We recently reached the winter solstice, the point when the North Pole is tilted the farthest away from the Sun. For us in Illinois (and the rest of the Northern hemisphere) that means that December 21st was the longest night and shortest day of the year. As evening now begins to creep across the sky before 5pm, it is no wonder that the symbols of the holidays we celebrate this time of year involve light.
One of the most enduring symbols of the season is the candle. During Hanukkah (also known as the Festival of Lights) a candle is lit on the menorah for each of the eight nights of the holiday: each candle can only be lit from the ninth candle known as the shamash, or the servant candle. These eight lights symbolize the eight evenings the lamp oil miraculously replenished itself after the Jews reclaimed the Holy Temple in Jerusalem from the Syrians in 165 BCE. The celebration of Kwanzaa also involves the lighting of candles to commemorate the holiday. Seven candles are lit on a kinara, each of them representing the Seven Principles of Kwanzaa: unity, self-
determination, responsibility, cooperativeness, purpose, creativity, and faith. Soon, many Christian churches will have candle-lit ceremonies to commemorate the birth of the baby Jesus. They also will have the four candles lit on the Advent wreath that marks the season of waiting and anticipation of the Christmas holiday.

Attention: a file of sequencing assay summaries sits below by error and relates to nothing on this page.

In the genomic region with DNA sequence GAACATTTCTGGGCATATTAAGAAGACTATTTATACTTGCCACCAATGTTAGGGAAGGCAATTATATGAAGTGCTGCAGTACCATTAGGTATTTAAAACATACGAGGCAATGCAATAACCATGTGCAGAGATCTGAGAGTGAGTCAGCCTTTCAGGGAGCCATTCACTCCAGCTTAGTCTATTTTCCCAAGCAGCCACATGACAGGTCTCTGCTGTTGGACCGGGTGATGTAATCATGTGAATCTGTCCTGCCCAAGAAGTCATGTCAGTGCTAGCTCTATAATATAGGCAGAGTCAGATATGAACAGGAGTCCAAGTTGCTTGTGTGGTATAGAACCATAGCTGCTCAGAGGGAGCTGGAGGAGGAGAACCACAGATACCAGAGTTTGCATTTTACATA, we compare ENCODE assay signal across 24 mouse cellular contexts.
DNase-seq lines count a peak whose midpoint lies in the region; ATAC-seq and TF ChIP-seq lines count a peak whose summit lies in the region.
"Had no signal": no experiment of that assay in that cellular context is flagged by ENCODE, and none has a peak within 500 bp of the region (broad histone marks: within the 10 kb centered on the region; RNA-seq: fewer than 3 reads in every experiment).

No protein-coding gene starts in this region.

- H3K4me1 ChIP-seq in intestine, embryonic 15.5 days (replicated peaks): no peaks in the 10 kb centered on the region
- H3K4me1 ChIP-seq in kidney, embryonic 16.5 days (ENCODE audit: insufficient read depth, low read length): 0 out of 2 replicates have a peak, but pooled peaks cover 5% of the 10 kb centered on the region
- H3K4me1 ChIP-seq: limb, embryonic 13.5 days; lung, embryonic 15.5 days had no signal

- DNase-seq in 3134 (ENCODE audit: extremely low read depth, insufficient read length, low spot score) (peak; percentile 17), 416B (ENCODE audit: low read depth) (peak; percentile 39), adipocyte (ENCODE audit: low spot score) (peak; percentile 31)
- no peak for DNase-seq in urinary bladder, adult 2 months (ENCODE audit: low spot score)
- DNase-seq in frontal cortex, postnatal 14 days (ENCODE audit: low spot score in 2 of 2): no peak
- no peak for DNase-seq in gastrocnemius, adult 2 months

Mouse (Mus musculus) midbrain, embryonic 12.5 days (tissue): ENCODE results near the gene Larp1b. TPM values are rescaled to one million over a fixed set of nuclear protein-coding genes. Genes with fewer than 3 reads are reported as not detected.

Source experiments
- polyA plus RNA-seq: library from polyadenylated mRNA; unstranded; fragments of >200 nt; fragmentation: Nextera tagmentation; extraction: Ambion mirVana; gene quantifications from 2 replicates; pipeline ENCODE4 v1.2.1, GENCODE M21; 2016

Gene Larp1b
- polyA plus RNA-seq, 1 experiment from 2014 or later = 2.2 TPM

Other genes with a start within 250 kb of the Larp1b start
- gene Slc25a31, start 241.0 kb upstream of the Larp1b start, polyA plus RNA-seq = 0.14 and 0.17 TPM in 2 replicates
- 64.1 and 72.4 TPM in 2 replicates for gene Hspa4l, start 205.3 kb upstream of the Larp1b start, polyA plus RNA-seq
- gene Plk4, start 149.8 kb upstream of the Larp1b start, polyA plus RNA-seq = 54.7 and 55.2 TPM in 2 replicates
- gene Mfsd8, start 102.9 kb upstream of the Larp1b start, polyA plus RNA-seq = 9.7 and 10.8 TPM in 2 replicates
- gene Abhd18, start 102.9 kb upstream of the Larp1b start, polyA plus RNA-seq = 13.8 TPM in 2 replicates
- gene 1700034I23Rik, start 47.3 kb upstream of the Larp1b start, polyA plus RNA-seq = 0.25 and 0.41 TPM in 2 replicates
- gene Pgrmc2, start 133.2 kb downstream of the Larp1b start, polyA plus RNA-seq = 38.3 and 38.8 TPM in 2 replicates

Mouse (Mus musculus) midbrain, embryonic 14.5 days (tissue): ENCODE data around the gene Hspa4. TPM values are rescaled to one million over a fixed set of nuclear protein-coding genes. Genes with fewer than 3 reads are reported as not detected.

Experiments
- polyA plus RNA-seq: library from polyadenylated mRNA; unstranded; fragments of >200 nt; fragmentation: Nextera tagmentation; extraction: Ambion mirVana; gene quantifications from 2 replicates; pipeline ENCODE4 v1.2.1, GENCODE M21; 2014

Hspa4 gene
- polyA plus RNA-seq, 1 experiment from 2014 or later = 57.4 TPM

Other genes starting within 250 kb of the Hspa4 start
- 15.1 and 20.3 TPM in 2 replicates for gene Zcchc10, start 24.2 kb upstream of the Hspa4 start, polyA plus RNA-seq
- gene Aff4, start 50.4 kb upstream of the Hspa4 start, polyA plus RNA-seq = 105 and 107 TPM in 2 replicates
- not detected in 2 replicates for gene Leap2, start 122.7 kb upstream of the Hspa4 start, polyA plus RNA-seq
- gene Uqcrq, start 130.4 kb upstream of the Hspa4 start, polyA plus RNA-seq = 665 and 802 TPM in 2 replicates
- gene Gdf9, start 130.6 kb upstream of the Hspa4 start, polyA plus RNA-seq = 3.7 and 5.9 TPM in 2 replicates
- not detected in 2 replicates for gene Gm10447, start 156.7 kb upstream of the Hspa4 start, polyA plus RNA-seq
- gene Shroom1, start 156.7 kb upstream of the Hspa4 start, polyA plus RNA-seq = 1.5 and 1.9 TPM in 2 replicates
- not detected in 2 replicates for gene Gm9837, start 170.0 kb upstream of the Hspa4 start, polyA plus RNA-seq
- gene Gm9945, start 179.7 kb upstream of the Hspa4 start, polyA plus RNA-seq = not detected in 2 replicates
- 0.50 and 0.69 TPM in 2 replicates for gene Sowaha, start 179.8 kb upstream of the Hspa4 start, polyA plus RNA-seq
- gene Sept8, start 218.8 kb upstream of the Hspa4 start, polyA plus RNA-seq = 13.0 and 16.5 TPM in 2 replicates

Another symbol of the holidays is the star. I grew up near Bethlehem, PA (inevitably, there is also a Nazareth, PA nearby). One of my favorite things about the season was the giant star located on South Mountain, up above the city (pictured above: photo credit alan(ator), A. Strakey). The original star was installed in a ceremony in 1937, the same year Bethlehem conferred upon itself the moniker "Christmas City, USA". I'd always enjoy seeing the star almost anywhere I went in the valley below South Mountain. It made me think of hope, peace, and expectation as it represented the star that was said to shine above the original town of Bethlehem guiding those in search of the baby in the manger.
So, candles and stars can be symbols for many things: hope for the future, reflection on the past, introspection of self, and freedom from oppression, among others. What if we could become lights ourselves? What if we could all be shamash candles, seeking to serve others and illuminate their lives as much as our own? Whether you are religious or not, the reason of this holiday season is to bring light into this darkest of natural seasons, including letting friends and family know how important they are to us, and to possibly even include strangers in our light. In a perfect world, this would be done year-round, but things being as they are, we are lucky to have this time of the year to remind us of what that world could look like.
I don't often quote Roy Rogers, or his wife, but Dale Evans had this to say: "Christmas, my child, is love in action."
My wish for all of us is to shine brightly and love actively in this season of celebration.